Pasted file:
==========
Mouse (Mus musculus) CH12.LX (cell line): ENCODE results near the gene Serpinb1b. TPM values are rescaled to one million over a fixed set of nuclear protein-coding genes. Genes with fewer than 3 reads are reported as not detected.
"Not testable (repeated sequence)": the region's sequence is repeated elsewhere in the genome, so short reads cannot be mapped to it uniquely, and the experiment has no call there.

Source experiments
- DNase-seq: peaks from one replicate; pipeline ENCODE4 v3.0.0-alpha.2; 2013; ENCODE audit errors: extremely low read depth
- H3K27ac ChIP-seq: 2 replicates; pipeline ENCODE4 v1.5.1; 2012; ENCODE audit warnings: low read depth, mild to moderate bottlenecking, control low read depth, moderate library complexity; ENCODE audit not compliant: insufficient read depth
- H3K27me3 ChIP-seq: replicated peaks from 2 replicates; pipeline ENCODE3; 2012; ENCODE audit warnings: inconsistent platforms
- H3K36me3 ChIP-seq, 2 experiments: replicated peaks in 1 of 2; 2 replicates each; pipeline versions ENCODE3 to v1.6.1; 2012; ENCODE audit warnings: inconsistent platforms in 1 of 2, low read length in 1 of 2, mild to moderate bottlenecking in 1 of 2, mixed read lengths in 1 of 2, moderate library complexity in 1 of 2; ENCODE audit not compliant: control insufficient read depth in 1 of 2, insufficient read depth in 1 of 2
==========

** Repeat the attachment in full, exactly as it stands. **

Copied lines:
Mouse (Mus musculus) CH12.LX (cell line): ENCODE results near the gene Serpinb1b. TPM values are rescaled to one million over a fixed set of nuclear protein-coding genes. Genes with fewer than 3 reads are reported as not detected.
"Not testable (repeated sequence)": the region's sequence is repeated elsewhere in the genome, so short reads cannot be mapped to it uniquely, and the experiment has no call there.

Source experiments
- DNase-seq: peaks from one replicate; pipeline ENCODE4 v3.0.0-alpha.2; 2013; ENCODE audit errors: extremely low read depth
- H3K27ac ChIP-seq: 2 replicates; pipeline ENCODE4 v1.5.1; 2012; ENCODE audit warnings: low read depth, mild to moderate bottlenecking, control low read depth, moderate library complexity; ENCODE audit not compliant: insufficient read depth
- H3K27me3 ChIP-seq: replicated peaks from 2 replicates; pipeline ENCODE3; 2012; ENCODE audit warnings: inconsistent platforms
- H3K36me3 ChIP-seq, 2 experiments: replicated peaks in 1 of 2; 2 replicates each; pipeline versions ENCODE3 to v1.6.1; 2012; ENCODE audit warnings: inconsistent platforms in 1 of 2, low read length in 1 of 2, mild to moderate bottlenecking in 1 of 2, mixed read lengths in 1 of 2, moderate library complexity in 1 of 2; ENCODE audit not compliant: control insufficient read depth in 1 of 2, insufficient read depth in 1 of 2